Washington, D.C.—The Non-GMO Project Verified label, which has become more pervasive in recent months, has been approved for meat and liquid egg products by the Food Safety and Inspection Service (FSIS), a branch of the U.S. Department of Agriculture (USDA). It becomes the first non-genetically modified organism (non-GMO) label claim to be approved by USDA.
No livestock animals are currently genetically modified, but the feed they are given can be, so this label provides assurance to consumers that only non-GMO feed was used. The new label is slightly reformatted from the Non-GMO Project Verified label used on other foods, and also explains to consumers, with supplemental text on the product label, how animal products meet the Non-GMO Project standard. “Meat and eggs cannot be tested themselves for GMOs—that’s why we test the animal feed. The supplemental language will help clarify that,” said Megan Westgate, executive director of the Non-GMO Project.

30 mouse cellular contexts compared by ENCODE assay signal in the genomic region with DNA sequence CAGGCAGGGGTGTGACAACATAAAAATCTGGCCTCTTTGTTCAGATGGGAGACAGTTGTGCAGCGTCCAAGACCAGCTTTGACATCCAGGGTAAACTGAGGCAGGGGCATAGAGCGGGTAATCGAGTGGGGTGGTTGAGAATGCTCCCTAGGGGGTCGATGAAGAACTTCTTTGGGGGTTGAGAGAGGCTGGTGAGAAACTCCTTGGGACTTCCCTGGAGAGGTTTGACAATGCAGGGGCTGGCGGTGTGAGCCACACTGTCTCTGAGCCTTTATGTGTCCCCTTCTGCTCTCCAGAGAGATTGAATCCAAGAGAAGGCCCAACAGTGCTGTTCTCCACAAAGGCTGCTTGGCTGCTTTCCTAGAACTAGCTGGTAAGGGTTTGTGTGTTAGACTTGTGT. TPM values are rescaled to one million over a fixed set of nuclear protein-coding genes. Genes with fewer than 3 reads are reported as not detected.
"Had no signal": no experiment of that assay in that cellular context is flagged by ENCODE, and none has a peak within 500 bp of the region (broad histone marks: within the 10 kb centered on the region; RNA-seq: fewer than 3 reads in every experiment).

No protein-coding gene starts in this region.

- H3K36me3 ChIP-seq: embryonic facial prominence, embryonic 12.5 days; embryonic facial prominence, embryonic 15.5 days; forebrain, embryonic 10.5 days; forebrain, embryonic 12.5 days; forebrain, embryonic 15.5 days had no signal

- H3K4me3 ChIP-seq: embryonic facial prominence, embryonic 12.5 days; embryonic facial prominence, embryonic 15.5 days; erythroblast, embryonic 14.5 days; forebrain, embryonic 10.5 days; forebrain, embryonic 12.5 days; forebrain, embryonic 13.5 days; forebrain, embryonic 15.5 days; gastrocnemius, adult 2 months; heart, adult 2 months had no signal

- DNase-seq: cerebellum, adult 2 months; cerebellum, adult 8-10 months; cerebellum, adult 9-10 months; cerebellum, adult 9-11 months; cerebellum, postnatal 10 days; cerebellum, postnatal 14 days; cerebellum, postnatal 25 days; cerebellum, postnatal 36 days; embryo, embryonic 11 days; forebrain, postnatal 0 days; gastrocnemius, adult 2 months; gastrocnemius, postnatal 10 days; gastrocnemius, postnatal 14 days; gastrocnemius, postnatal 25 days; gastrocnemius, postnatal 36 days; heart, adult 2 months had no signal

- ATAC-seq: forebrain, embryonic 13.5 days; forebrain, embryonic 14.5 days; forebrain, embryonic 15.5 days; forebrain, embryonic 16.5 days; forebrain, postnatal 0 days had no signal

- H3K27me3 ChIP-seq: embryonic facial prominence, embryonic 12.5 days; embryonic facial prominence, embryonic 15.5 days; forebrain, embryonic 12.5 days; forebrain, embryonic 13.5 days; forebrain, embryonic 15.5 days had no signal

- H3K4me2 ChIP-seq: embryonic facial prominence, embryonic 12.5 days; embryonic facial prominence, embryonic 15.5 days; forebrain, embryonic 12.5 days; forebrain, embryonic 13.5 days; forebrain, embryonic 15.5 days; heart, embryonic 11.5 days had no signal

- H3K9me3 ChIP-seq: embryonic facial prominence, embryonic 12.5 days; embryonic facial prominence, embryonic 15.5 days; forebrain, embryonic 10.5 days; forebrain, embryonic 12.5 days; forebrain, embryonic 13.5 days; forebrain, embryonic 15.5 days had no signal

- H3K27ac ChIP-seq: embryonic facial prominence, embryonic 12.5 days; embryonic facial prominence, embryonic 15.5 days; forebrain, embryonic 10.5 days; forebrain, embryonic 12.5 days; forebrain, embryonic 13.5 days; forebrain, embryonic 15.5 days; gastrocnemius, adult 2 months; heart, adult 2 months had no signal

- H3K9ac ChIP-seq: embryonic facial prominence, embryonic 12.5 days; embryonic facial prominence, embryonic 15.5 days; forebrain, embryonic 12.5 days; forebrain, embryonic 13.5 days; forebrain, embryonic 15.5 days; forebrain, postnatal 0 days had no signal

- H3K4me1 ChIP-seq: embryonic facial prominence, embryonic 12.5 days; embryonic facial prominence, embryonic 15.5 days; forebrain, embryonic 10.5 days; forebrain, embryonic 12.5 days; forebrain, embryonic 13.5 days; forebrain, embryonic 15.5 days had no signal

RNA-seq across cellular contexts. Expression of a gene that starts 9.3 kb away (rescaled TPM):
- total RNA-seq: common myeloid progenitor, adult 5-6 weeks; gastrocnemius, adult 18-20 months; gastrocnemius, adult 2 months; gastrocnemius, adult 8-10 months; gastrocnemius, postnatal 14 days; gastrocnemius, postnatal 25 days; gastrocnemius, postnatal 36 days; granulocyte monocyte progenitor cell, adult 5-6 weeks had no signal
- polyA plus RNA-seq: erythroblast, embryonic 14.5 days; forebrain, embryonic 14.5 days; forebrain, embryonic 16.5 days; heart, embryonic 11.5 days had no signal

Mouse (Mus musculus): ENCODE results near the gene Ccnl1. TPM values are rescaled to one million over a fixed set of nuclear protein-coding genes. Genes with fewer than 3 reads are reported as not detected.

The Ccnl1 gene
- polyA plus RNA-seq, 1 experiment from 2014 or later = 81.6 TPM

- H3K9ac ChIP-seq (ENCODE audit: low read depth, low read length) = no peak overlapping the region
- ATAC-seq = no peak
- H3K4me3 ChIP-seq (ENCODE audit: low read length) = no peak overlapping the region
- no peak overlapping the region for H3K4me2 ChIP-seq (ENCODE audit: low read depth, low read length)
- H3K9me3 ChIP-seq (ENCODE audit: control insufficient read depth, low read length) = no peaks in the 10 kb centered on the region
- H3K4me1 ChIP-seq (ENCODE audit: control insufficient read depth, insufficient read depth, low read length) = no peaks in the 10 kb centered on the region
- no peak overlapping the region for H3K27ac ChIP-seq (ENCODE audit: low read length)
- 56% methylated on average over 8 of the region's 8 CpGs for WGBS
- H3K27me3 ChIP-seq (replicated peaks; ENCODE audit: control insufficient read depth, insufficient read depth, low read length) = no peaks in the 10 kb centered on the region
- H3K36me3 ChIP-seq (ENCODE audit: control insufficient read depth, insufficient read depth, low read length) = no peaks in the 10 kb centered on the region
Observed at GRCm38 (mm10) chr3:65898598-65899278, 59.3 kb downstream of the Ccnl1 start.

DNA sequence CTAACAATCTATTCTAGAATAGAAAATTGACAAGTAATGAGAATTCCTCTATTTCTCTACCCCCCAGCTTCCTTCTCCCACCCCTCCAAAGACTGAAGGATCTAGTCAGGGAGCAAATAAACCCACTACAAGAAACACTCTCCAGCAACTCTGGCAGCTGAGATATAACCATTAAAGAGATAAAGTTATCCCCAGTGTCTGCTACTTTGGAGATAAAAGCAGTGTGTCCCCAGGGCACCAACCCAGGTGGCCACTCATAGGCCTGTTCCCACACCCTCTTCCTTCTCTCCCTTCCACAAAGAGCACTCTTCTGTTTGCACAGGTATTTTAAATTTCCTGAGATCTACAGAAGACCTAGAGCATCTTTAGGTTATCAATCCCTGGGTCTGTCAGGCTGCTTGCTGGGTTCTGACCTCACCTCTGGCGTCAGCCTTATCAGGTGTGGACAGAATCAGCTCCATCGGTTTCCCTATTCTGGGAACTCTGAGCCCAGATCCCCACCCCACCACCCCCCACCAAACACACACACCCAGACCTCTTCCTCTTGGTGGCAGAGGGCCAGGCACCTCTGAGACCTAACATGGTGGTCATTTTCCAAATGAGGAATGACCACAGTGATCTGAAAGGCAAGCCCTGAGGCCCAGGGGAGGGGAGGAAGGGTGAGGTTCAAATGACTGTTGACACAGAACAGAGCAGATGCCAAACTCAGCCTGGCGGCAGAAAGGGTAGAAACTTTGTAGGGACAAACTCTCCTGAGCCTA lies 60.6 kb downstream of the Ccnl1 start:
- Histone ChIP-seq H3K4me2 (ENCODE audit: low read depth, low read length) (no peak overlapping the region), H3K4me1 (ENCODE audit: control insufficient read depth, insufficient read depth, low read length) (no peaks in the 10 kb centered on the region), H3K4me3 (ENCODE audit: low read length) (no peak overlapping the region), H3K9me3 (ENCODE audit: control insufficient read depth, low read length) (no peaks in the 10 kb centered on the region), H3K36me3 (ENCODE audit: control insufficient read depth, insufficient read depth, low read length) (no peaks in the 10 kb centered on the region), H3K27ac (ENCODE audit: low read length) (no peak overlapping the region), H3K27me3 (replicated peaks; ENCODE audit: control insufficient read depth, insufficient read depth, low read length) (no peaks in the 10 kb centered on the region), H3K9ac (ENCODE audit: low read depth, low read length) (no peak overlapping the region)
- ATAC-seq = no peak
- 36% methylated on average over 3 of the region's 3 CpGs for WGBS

The growing number of regular food items that carry the Non-GMO Project Verified label are not under the jurisdiction of USDA, and so the label did not need premarket approval like it did for meat and egg products. The approval is the result of a year-long effort by the Non-GMO Project, including meetings with legislators and other stakeholders. Now, the group is setting its sights on a label for alcohol products, which are regulated by the Tax and Trade Bureau.
In other GMO-labeling news, Maine passed a bill in early June that would require genetically engineered food and seed stock sold in the state to be labeled. This followed after Connecticut passed a similar bill that also would require GMO labeling, but only after several other nearby states do the same. Maine’s bill has this same stipulation. Among many other states considering such legislation, Vermont is set to take the issue up next year, and it could prove to be the final cog allowing these Northeastern states to require GMO labeling.
Published in WholeFoods Magazine, August 2013